"It's quite amusing," says Ward. "When I came in yesterday to get my pass, I had a TV crew with me - they'd been filming me from leaving home, getting on the train etc. And they filmed me coming out of the taxi here and then going and saying to the policeman: `I'm a new member of Parliament. Where do I go to get my pass?' And it's all very amusing, but there really is a sense of `My God!' you know..."
Despite the fuss, Ward is not the youngest MP. Christopher Leslie, who won the Shipley seat from 69-year-old Sir Marcus Fox, is a month younger. But this is nit-picking. Ward may get tired of the emphasis placed on her age, but for everyone else the influx of youth into Westminster is as refreshing as a lemon fizz. Compare the unctuous, can't-show-myself- up, fwah fwah behaviour of some politicians with Ward's slightly gauche response to being asked for an interview. "Where shall we meet? Do you know anywhere in Westminster?" "Er, what about the House of Commons?" I offer. "Do you have an office there yet?" "No, but I guess they'll let me in there won't they?"
Really though, Ward is no stranger to the House of Commons and certainly no stranger to politics, which is apparent immediately. She may be young, but she is already a politician. Questions are answered simply and directly. She is friendly but distant. Not easily side-tracked, giving fairly stock answers, and she does not slip into the trap less experienced interviewees do of saying yes yes in an absent-minded response. But sometimes, just sometimes, you see the person underneath the politician and this makes for a curious mixture of sophisticated crispness with the odd hint of something altogether more interesting. Like an After Eight mint.
Claire Ward was born in North Shields in Tyne and Wear, to Scottish parents. Her father works for a housing association, in property management, her mother used be a sewing machinist. Both are Labour councillors. Her father stood for Parliament in Hertsmere against Cecil Parkinson in 1987. "I grew up in a political family, but I really started to take an interest when I was about 11, when Dad had just got onto the council." Politics then became part of everyday life and Ward helped out leafleting in the `83 election. She went to Loreto Roman Catholic Secondary School in St Albans when she was 11, where her interest in politics was already apparent, and she took every election day off and a week for the Labour party conference. The school disapproved. "But my parents thought it was right that I should work in elections because they thought it was part of my education."
Sister Kathleen, Ward's headmistress at Loreto, remembers her well. "Well, to put it in a nutshell, throughout all her time here, it was very obvious Claire saw her future in politics. From the age of 11, she would take a week of for the Labour conferences and a week off for the TUC conferences. Obviously, her parents got permission, but, yes, it did make me very cross." Was Claire a fount of political knowledge? Did she write "Up the Labour party" on the toilet walls? "She was always talking about the Labour party and the Labour manifesto - but that's not knowing all about politics is it? That's knowing about one political party - and I believe she was like that all through her primary school as well. She did an A-level in politics and she got a C." Obviously, Sister Kathleen is very proud of her former charge now "it's very nice", in the retrospective way that all convent schools are proud of former pupils who have done well.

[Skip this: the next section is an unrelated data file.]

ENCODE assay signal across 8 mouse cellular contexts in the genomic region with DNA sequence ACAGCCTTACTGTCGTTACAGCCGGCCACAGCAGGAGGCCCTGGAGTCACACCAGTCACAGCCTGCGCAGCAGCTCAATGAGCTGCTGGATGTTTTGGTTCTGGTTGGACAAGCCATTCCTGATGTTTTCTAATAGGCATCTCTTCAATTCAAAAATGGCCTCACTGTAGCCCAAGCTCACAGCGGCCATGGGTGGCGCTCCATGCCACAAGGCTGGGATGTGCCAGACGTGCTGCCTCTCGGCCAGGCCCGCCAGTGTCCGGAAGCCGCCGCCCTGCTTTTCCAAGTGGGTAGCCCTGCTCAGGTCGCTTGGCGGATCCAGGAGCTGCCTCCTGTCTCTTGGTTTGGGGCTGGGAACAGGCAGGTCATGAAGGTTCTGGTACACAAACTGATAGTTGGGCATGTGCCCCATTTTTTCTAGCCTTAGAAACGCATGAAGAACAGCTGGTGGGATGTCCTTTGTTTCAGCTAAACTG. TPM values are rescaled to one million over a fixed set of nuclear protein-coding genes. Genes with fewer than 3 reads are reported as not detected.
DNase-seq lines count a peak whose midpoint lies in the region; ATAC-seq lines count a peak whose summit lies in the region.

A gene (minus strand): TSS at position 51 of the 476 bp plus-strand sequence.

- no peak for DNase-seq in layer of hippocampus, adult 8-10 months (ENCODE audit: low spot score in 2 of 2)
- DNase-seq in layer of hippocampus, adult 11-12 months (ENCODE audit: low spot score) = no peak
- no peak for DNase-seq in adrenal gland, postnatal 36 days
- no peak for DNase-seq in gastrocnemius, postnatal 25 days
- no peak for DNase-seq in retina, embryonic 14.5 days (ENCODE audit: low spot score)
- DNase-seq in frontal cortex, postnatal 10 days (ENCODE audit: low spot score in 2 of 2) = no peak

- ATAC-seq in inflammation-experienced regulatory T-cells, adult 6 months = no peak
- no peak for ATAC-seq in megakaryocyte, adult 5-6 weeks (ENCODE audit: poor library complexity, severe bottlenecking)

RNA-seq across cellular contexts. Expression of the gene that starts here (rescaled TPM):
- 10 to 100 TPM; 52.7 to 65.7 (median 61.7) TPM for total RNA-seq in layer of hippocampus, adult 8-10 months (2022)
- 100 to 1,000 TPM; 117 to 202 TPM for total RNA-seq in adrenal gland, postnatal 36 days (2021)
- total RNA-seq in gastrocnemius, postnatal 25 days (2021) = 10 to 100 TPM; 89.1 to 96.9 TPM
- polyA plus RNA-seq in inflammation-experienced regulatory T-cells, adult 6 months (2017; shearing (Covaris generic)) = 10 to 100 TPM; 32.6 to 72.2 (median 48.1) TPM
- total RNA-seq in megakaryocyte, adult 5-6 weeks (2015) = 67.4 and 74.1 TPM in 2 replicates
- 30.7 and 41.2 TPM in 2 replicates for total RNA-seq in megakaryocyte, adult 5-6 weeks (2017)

It was the miners strike of 84/85 that really got Ward going. Her family were involved in a miners' family support group. "I think any child could see that something was not quite right. You see children of the same age as you whose fathers are facing the loss of their jobs and they may not get a job again. And you see the effect on the family and the whole community."
Soon after, at 15, Ward joined the Labour Party and then the Transport and General Workers Union. She got elected onto the Labour Party National Executive Committee at 19, working with Neil Kinnock, then John Smith and then Tony Blair, "so I'm used to dealing with people at that level," and came off the committee in 1995, when she was selected to run for Watford.
Ward isn't frightened of being bullied in the Commons. "Some will try to do it intentionally and some will just not be used to getting younger women in here... that young kid over there, the girl over there, that kind of thing. But so long as I keep reminding them that I'm here on equal terms with them. I've been elected just the same as they were." She was elected with a majority of nearly 6,000, winning the seat from the Tories. Does she wake up and think, "Oh my God. I'm an MP, I'm an MP!"? "Sometimes, I sort of pinch myself almost. I think it will really hit me when I sit on the benches, because it's something you've seen on television. And, although I've been in there before, it will be quite an experience."
Throughout the interview, people come up and kiss Ward and congratulate her and suddenly the HoC seems like a place where nice things could happen. "That's Jim Murphy who won Eastwood." I sneak a look at her pass. She looks about 12. "There are quite a few people here that I know," she says a bit proudly, "and yesterday I met some of the new MPs that I had known as candidates and we all rushed up and kissed and hugged each other and the camera crew loved it. That sense of friendship that's obviously going to be here."
Ward has heard that there is a lack of female toilets and wonders how she will be able to manage without her mobile phone - which must be switched off when you are in the House. "But surely I can have mine on? I'm an MP."